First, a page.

The government announced plans last year to expand access to wraparound childcare for primary school aged children from September 2024. With £289 million in funding, the goal is to support local authorities and providers across England to introduce or expand childcare provision from 8am-6pm, enabling more parents to work and boosting labour market participation.

What is Wraparound Childcare?

Wraparound childcare refers to care before and after normal school hours. It’s designed to “wrap around” the school day, filling in the gaps both early morning and late afternoon when many parents are still at work. This allows parents to drop children off early and pick them up later, better aligning school schedules with typical work hours.

The focus of this new initiative is on children from reception up to year 6. It funds additional places with regulated providers like schools, nurseries, childminders and community organisations. The care takes place either on school premises or nearby facilities, so parents don’t have to shuttle kids between multiple sites.

Role of Local Authorities

Local councils will take the lead in managing the programme in their areas. Key responsibilities include:

  • Mapping supply and demand for places
  • Creating costed delivery plans
  • Distributing funding to providers to expand capacity
  • Supporting providers with start-up and expansion
  • Promoting the programme locally to parents and providers

The programme provides both capacity funding for the councils themselves, and programme funding to pass through to childcare providers. On average 11% can be used for internal costs of running the scheme.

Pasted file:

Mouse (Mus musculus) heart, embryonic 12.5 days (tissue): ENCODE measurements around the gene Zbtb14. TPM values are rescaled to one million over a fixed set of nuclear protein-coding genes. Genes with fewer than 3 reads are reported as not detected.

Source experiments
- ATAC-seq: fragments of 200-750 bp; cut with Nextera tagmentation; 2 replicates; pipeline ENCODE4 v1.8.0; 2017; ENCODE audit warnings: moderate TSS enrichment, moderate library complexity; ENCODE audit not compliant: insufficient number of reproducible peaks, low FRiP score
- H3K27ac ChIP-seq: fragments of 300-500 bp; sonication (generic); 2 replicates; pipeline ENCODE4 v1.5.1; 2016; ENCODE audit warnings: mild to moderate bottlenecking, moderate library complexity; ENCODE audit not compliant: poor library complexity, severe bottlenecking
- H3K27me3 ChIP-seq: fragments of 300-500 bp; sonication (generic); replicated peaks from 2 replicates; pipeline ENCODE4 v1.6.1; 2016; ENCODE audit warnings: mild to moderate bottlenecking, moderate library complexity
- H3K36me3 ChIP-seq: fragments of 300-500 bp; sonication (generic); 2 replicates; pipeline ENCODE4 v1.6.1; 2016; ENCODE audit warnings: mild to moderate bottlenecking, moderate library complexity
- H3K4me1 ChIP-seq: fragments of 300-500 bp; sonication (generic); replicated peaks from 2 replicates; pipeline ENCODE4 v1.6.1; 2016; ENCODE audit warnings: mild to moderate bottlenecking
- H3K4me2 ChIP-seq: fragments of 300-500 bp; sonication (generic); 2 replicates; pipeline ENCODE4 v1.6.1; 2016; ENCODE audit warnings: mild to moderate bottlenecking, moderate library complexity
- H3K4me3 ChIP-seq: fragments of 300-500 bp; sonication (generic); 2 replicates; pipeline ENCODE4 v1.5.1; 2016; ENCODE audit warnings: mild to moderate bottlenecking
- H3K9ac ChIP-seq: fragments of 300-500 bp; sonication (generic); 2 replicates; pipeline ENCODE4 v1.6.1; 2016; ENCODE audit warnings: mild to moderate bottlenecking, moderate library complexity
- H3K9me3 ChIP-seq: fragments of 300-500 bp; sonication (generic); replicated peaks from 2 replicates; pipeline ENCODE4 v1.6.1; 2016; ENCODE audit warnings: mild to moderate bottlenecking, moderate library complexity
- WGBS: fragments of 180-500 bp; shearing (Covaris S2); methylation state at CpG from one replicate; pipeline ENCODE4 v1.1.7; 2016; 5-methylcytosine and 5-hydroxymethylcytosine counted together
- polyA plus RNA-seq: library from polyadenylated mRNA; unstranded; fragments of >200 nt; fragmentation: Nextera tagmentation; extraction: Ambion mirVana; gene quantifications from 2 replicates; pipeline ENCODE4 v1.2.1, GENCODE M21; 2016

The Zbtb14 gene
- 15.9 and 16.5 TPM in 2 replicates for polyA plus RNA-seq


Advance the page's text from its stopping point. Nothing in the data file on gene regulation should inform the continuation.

Funding will be allocated proportionally based on the current gaps in provision across areas, tilted towards communities with the greatest need. It’s also frontloaded, with higher amounts for the initial 2024-2025 school year to support start-up costs.

Expectations for Providers

Though schools aren’t required to offer wraparound care directly, they are expected to engage with the programme and support their local authority. This includes communicating options to parents, even when signposting them to third party provision.

Any provider participating in the programme must adhere to statutory safeguarding policies and meet certain quality standards. Ofsted registration is mandatory for private and voluntary organisations. Staff requirements like ratios and qualifications will depend on the type, hours and ages of children served.

The aim is to create inclusive services accessible to all. Providers should make reasonable adjustments for children with disabilities. Care should be affordable, with parents able to use Tax-Free Childcare and Universal Credit. Food must comply with national standards.


The programme launches this school year, with local authorities submitting delivery plans in early 2024. The goal is expanded wraparound places available to parents from September 2024 onwards. Funding continues through March 2026 to establish provision and build sustainability.

With this significant investment, the government aims to make wraparound care available for any family that needs it. This will remove a major barrier for parents, especially mothers, improving access to work and boosting the economy.

It promises to make a meaningful difference for families across England.